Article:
Our study illustrates significant heterogeneity among healthcare providers as to when to initiate MIS-C workup, the order and context of the workup, and the criteria for MIS-C diagnosis. The current guidelines are designed to be sensitive as to minimize missed or delayed diagnoses. However, this subsequently results in high healthcare resource utilization. A diagnostic test is needed that is highly sensitive and specific in order to expedite diagnosis and treatment. With the United States in its fourth wave of the COVID-19 pandemic, it is evident that SARS-CoV-2 and MIS-C will likely remain a threat for the foreseeable future. The scientific community therefore needs to urgently build on existing research and refine clinical guidelines to minimize pediatric MIS-C morbidity and mortality.
Availability of data and materials
The datasets generated and/or analyzed during the current study are not publicly available due Mass General Brigham policies. However, data used in this study may become available to other researchers upon reasonable request to the corresponding author and in compliance with the Mass General Brigham Innovations Office.
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The authors would like to thank Dr. Lyle Moldawer PhD for his contributions as well as the medical community who participated in this survey.
This research was supported in part with Federal funds from the Department of Health and Human Services, including the National Heart Lung and Blood Institute (5K08HL143183 to LY), the National Institute of General Medical Sciences and the National Institute of Child Health and Human Development (GM092804 and HD089939 to DI, GM139690 to LLM), and the Office of the Assistant Secretary for Preparedness and Response: Biomedical Advanced Research and Development Authority, under Contract No 75A0120C00189.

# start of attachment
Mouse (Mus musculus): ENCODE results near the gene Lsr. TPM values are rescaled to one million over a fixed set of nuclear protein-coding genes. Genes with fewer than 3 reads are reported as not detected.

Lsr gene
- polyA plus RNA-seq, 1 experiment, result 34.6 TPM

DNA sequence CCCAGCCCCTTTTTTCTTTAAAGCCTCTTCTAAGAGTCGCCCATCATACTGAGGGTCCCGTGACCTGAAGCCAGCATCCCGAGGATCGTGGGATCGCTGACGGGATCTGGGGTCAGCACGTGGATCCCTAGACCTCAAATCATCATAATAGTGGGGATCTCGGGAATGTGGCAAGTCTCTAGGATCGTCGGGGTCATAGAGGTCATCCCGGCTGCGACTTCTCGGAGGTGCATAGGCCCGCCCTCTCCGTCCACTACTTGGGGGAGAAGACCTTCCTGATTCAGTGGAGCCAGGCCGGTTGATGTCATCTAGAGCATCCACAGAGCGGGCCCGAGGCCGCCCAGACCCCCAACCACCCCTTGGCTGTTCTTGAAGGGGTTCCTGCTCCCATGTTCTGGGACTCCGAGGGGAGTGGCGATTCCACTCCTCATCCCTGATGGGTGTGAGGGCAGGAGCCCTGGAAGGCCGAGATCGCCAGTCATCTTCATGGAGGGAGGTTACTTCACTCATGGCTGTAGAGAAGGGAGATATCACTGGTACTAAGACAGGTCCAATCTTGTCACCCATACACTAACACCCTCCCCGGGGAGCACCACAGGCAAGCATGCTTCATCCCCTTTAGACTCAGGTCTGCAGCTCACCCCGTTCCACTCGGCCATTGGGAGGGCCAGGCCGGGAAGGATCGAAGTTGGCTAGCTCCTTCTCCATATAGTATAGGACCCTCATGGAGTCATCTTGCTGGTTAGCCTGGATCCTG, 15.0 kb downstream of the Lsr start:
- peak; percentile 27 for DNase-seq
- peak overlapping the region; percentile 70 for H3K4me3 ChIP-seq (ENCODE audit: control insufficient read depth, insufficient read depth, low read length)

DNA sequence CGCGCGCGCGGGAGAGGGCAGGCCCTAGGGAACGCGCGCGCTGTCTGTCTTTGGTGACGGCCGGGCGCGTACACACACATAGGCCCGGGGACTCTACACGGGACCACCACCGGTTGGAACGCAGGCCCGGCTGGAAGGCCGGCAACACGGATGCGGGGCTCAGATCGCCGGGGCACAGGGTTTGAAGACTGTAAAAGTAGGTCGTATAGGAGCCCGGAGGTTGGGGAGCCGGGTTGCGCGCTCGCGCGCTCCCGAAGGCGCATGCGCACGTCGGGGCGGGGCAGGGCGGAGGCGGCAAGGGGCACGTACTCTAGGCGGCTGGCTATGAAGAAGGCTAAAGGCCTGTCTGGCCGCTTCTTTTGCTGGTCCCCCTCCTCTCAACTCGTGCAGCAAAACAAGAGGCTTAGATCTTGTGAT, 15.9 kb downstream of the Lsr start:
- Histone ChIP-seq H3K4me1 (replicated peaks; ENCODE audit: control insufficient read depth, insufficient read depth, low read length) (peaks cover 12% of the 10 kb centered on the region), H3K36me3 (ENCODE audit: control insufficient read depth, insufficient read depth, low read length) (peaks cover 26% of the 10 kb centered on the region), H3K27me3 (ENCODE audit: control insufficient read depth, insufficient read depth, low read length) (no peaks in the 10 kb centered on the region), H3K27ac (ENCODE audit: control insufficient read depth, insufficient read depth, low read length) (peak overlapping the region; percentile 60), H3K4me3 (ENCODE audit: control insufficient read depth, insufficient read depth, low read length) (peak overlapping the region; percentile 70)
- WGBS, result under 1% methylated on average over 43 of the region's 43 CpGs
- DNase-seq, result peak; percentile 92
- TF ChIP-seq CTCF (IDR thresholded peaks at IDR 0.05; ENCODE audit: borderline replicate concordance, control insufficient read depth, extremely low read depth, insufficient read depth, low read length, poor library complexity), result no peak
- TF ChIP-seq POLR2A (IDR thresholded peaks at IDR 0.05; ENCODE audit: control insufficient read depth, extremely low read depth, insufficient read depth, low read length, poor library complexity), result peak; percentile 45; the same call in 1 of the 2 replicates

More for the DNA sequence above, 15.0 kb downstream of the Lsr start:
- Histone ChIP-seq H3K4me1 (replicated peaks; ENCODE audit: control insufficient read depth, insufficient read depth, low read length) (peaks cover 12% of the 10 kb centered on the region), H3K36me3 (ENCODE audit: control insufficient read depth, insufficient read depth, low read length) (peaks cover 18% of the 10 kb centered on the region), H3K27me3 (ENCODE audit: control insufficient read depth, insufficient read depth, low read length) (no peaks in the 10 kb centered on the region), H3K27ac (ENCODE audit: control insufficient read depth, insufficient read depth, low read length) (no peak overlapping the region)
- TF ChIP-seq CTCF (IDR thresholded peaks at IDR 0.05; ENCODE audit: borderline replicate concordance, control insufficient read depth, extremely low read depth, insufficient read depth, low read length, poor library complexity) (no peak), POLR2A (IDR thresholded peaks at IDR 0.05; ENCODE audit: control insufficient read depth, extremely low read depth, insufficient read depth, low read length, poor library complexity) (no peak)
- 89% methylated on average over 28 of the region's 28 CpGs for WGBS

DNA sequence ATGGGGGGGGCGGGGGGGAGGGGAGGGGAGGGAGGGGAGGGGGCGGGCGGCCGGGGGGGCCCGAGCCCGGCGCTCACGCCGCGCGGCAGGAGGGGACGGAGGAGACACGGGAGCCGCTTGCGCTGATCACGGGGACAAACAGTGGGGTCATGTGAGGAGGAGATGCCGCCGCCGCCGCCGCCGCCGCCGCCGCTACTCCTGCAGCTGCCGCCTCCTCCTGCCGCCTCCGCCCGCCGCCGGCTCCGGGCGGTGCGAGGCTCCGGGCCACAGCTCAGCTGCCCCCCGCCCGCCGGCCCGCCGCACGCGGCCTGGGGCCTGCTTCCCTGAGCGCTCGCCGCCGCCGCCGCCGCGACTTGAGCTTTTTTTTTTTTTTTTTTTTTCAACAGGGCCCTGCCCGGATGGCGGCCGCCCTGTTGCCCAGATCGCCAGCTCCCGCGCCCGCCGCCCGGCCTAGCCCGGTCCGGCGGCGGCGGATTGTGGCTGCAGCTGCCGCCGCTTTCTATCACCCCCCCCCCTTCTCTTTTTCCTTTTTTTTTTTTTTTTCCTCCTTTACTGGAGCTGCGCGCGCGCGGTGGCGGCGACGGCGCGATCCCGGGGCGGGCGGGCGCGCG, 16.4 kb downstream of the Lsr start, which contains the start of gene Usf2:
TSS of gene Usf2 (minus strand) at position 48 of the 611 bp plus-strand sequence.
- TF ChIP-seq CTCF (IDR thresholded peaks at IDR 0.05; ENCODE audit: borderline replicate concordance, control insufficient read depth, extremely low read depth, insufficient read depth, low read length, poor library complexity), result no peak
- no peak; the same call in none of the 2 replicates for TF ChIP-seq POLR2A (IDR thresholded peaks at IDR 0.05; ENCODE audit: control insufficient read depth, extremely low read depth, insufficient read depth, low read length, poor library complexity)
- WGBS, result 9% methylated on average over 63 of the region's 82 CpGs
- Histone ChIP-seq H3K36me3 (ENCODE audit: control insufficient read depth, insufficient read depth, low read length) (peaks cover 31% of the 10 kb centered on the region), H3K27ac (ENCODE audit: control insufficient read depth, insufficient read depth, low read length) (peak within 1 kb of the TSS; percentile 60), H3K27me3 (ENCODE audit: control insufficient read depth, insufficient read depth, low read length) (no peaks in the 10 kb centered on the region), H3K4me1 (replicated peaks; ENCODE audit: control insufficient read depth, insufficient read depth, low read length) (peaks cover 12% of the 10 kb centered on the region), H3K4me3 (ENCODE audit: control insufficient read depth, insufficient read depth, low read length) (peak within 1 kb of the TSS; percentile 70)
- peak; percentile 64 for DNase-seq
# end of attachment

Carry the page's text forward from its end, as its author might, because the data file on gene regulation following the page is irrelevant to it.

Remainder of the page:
Ethics approval and consent to participate
Providers were invited via email to anonymously participate in an on-line survey. Participation in the survey was voluntary. Participants were provided with an IRB-approved statement declaring that informed consent was implied by opening the survey link. The Mass General Brigham Institutional Review Board approved this study (MGB IRB #2020P003972). All methods were performed in accordance with the relevant guidelines and regulations.
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The authors have no conflicts of interest to disclose.
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Rosu, C.A., Martens, A.M., Sumner, J. et al. Heterogeneity in the evaluation of suspected MIS-C: a cross-sectional vignette-based survey. BMC Pediatr 22, 392 (2022). https://doi.org/10.1186/s12887-022-03446-4
- Pediatric COVID-19
- Multisystem inflammatory syndrome in children